PIERRE, S.D. (KELO) — The South Dakota Public Utilities Commission accepted a settlement Tuesday in which Jeremey Frost and Fearless Grain Marketing agreed to pay a $20,000 penalty and meet other conditions for buying grain without a state-required license.
Commissioner Gary Hanson questioned why the Onida man continued to buy grain from producers after PUC staff warned that he needed a license.
“It wasn’t done necessarily on purpose. It was one big contract,” Frost said. He added, “We had a large contract that an employee for me did. It took longer than I realized.”
Hanson told Frost he would have considered accepting a smaller amount of penalty but Frost kept making purchases.
Replied Frost, “I didn’t make any new purchases, sir. It was the same contract.”
His lawyer, Rob Konrad, said another company had litigation pending against Fearless Grain Marketing. “Mr. Frost does have reasons for doing some of the things he did,” Konrad explained, saying it was “kind of a hectic time.” “He had been working with Indigo. They pulled out of several contracts.”
Frost, asked whether he intends to get a state license, said, “Yes sir, I am.”
The complaint against Frost and his company relied on reports compiled by the PUC’s grain warehouse staff.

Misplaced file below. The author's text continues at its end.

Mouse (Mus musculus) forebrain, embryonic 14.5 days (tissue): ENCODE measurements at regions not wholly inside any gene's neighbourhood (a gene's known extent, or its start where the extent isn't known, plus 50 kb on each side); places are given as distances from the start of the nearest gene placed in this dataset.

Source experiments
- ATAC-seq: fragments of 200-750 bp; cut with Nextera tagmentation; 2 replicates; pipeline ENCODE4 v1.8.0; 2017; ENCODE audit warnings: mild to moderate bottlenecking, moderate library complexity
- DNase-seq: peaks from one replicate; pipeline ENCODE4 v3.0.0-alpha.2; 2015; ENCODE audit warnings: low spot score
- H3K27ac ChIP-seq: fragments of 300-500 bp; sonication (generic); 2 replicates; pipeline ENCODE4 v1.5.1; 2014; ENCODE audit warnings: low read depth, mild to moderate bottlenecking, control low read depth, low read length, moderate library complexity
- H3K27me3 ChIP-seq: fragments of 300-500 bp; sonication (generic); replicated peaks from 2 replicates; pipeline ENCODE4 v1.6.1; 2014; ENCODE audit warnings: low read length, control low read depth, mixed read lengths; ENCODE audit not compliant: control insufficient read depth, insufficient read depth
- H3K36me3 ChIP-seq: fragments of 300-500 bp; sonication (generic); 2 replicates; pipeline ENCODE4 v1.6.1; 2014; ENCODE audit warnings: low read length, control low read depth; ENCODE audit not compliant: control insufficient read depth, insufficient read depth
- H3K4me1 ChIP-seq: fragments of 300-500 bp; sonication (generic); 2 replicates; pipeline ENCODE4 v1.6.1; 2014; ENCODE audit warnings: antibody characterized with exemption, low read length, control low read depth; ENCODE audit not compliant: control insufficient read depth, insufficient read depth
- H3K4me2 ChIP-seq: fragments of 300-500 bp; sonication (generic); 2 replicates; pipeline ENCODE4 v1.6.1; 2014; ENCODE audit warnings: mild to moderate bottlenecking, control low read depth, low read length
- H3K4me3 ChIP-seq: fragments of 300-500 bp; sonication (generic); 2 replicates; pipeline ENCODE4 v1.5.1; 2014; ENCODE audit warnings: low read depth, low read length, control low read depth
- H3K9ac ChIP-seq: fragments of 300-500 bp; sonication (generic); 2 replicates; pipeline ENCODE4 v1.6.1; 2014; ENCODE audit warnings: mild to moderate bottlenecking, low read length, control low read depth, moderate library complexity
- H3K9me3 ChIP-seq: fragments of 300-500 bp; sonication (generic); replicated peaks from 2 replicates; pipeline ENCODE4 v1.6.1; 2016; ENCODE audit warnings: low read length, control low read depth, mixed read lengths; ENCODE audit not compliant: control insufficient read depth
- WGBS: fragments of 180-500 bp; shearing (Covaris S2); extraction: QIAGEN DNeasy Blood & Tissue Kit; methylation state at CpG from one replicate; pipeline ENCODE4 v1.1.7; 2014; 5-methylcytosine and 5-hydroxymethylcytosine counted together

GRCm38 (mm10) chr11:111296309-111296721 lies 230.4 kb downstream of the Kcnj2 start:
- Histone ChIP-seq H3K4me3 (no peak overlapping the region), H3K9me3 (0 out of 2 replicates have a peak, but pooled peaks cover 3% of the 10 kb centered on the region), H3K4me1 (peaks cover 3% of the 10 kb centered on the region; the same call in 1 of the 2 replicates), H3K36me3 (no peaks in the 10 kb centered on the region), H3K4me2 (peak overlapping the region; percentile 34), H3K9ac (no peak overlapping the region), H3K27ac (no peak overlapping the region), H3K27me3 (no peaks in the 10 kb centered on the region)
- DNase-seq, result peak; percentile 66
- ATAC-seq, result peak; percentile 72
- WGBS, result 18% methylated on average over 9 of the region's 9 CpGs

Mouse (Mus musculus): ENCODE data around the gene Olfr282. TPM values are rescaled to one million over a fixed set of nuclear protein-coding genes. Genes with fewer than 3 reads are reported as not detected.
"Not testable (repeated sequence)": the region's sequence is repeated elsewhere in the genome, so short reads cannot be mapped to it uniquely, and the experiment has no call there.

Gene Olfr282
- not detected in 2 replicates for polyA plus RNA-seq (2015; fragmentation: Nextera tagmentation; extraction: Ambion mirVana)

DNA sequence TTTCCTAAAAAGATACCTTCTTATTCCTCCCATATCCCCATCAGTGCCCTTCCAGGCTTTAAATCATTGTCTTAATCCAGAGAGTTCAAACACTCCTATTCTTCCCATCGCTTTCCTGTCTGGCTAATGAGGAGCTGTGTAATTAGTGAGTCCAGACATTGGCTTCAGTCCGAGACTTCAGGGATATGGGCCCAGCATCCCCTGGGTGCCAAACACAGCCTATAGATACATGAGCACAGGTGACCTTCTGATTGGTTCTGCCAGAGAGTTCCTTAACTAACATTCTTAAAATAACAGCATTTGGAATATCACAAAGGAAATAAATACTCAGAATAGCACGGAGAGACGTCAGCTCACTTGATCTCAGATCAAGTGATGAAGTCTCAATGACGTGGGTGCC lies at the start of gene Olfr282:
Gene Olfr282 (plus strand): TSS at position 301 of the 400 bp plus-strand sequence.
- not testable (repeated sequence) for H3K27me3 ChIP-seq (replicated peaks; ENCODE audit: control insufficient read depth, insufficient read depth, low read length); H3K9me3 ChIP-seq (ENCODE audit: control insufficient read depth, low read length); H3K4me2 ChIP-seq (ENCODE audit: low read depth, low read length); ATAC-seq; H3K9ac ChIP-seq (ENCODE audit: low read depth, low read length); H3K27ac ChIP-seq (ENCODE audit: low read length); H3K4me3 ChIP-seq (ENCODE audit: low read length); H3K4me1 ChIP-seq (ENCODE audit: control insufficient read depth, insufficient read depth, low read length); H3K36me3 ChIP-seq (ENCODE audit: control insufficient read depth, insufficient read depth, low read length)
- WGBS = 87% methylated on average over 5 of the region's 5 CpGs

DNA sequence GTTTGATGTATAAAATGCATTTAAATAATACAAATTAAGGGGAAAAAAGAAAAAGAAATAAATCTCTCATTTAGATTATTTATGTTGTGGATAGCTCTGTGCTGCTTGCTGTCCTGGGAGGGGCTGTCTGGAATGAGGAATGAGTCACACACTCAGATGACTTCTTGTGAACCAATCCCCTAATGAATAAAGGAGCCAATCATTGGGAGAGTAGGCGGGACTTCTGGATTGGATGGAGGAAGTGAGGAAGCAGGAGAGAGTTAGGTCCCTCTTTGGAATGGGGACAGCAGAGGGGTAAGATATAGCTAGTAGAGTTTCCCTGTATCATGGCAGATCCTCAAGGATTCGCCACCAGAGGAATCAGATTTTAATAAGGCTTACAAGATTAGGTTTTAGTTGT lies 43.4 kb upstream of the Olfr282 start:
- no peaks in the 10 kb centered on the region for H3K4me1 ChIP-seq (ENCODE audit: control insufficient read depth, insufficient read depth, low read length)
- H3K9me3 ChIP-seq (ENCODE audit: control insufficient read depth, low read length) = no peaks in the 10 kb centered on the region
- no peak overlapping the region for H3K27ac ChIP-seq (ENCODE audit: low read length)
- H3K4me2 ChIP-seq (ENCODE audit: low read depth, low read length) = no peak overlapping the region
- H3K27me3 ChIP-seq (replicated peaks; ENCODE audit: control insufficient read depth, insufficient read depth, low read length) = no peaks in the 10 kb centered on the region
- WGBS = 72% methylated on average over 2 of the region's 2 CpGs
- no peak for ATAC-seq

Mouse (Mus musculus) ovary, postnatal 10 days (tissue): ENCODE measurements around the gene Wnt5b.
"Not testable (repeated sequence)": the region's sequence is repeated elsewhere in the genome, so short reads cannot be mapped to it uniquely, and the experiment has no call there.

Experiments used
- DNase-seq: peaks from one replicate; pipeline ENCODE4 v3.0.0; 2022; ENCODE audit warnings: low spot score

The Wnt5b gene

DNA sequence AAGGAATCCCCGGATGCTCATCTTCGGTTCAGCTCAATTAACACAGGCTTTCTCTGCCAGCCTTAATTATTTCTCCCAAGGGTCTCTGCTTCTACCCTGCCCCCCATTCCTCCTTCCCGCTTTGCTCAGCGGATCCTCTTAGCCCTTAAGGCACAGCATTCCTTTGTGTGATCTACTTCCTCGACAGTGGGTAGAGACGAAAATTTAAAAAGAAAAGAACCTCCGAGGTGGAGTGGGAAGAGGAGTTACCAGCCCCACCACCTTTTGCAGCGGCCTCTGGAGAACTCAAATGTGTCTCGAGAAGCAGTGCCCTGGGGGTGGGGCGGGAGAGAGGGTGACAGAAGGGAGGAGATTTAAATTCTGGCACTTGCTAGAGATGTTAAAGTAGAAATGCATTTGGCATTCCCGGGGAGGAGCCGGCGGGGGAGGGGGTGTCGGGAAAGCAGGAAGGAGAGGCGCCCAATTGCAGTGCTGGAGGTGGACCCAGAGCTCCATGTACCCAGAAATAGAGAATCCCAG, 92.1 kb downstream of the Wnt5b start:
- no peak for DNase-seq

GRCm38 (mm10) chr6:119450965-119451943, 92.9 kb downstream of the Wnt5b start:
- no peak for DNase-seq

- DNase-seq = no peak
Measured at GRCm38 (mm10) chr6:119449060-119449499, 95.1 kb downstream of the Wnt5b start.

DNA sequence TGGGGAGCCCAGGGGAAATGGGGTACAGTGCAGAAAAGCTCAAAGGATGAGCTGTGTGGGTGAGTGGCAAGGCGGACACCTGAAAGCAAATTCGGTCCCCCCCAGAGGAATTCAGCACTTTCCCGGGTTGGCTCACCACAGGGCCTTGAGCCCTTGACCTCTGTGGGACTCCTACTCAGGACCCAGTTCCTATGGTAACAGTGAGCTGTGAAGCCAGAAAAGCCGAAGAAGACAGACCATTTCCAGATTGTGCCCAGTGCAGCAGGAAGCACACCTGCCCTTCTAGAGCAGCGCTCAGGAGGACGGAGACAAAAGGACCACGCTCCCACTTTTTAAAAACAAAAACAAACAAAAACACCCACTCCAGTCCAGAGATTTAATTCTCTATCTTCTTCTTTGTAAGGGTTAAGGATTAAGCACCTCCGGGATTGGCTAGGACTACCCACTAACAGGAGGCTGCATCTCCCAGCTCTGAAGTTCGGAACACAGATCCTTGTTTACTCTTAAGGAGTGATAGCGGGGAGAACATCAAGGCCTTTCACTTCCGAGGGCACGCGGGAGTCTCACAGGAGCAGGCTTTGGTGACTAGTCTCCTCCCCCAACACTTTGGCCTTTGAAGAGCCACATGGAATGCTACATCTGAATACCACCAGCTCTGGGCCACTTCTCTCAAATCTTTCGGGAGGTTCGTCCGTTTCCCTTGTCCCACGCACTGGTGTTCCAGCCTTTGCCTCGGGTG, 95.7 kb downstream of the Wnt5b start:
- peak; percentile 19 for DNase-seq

Commission chairman Chris Nelson asked about details of the outstanding contracts that need to be filled. Cody Chambliss, the commission’s grain chief, said there were less than 10 and those will be done in June.
Nelson asked whether the contracts were valid, given that they were made by an unlicensed buyer. PUC staff attorney Amanda Reiss said that’s a separate civil matter but didn’t see anything in state law that would invalidate a contract because the buyer wasn’t licensed.
Konrad said he thought the contracts were legal: “No request to get out of a contract has been made.” Konrad said Frost intends to fulfill them and has the financial and business wherewithal to see them through.
Chairman Nelson thanked Frost and Konrad for working “diligently” with the commission staff to reach the settlement. Said Nelson, “That was certainly the right thing to do.”
The $20,000 equaled the maximum fine allowed under state law for buying grain without a license.
Nelson made two points for buyers and producers. He said it wasn’t the first unlicensed buyer docket that the commission had handled and said it “greatly puzzled” him why people wouldn’t check into what state laws required to be a grain buyer in South Dakota.
Nelson also directed a comment to producers. He said they need to do business with licensed buyers if they want financial protection under state law.